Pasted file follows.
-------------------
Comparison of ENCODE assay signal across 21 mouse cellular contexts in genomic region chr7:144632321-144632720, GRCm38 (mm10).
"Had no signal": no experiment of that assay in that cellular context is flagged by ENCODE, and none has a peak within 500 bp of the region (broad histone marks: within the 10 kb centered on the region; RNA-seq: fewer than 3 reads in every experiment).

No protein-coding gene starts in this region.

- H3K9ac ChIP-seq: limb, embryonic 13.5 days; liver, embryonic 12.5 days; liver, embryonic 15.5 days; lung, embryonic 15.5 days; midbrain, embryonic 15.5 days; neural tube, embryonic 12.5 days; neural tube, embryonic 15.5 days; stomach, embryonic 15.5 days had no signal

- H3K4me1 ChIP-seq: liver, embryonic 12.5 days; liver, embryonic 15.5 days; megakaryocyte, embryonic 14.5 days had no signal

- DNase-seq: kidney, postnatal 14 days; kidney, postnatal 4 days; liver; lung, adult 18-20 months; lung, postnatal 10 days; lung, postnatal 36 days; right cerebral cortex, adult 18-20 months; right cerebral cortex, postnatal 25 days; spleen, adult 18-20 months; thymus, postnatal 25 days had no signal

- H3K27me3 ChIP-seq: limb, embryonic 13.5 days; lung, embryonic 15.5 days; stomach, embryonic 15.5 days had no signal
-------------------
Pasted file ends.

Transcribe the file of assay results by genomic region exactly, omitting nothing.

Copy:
Comparison of ENCODE assay signal across 21 mouse cellular contexts in genomic region chr7:144632321-144632720, GRCm38 (mm10).
"Had no signal": no experiment of that assay in that cellular context is flagged by ENCODE, and none has a peak within 500 bp of the region (broad histone marks: within the 10 kb centered on the region; RNA-seq: fewer than 3 reads in every experiment).

No protein-coding gene starts in this region.

- H3K9ac ChIP-seq: limb, embryonic 13.5 days; liver, embryonic 12.5 days; liver, embryonic 15.5 days; lung, embryonic 15.5 days; midbrain, embryonic 15.5 days; neural tube, embryonic 12.5 days; neural tube, embryonic 15.5 days; stomach, embryonic 15.5 days had no signal

- H3K4me1 ChIP-seq: liver, embryonic 12.5 days; liver, embryonic 15.5 days; megakaryocyte, embryonic 14.5 days had no signal

- DNase-seq: kidney, postnatal 14 days; kidney, postnatal 4 days; liver; lung, adult 18-20 months; lung, postnatal 10 days; lung, postnatal 36 days; right cerebral cortex, adult 18-20 months; right cerebral cortex, postnatal 25 days; spleen, adult 18-20 months; thymus, postnatal 25 days had no signal

- H3K27me3 ChIP-seq: limb, embryonic 13.5 days; lung, embryonic 15.5 days; stomach, embryonic 15.5 days had no signal